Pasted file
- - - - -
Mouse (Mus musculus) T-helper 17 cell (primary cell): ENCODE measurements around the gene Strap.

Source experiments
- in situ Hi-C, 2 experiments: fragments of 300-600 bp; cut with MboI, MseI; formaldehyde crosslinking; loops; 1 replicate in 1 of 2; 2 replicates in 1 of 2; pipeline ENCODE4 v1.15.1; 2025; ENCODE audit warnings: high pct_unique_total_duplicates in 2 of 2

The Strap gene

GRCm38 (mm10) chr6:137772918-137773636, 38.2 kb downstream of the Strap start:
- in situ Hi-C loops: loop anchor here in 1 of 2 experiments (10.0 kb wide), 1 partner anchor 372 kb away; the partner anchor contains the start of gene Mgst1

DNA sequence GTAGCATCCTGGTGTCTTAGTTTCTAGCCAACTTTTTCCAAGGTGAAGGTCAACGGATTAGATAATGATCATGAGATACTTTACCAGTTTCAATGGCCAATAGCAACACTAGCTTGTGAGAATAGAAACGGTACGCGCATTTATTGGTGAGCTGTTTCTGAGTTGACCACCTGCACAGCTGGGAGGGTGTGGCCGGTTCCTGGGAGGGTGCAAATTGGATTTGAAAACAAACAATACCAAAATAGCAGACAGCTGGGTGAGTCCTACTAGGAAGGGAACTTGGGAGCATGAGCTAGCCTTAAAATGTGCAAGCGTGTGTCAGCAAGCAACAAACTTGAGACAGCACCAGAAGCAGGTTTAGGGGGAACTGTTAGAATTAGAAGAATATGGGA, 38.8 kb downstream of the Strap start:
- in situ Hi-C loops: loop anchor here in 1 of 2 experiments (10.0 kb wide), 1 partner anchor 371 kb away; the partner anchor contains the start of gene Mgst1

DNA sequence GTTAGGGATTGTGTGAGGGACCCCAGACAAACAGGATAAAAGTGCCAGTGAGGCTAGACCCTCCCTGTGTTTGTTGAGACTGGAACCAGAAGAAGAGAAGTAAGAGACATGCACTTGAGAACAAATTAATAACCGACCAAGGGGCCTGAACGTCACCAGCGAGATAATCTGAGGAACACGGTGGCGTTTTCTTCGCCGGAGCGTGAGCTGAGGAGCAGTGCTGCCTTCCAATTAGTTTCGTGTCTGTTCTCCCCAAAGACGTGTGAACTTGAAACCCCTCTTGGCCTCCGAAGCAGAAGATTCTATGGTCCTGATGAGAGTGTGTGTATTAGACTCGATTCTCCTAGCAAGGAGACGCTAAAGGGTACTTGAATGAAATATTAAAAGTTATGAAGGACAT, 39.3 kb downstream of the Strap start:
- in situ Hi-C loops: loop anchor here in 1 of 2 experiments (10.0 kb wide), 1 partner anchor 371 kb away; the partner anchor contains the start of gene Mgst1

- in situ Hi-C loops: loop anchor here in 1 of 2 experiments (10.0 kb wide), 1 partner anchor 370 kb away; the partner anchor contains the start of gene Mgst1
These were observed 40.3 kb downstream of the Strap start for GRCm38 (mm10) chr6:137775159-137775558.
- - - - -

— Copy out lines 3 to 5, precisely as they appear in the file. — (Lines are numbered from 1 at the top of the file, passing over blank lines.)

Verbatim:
- in situ Hi-C, 2 experiments: fragments of 300-600 bp; cut with MboI, MseI; formaldehyde crosslinking; loops; 1 replicate in 1 of 2; 2 replicates in 1 of 2; pipeline ENCODE4 v1.15.1; 2025; ENCODE audit warnings: high pct_unique_total_duplicates in 2 of 2

The Strap gene

GRCm38 (mm10) chr6:137772918-137773636, 38.2 kb downstream of the Strap start: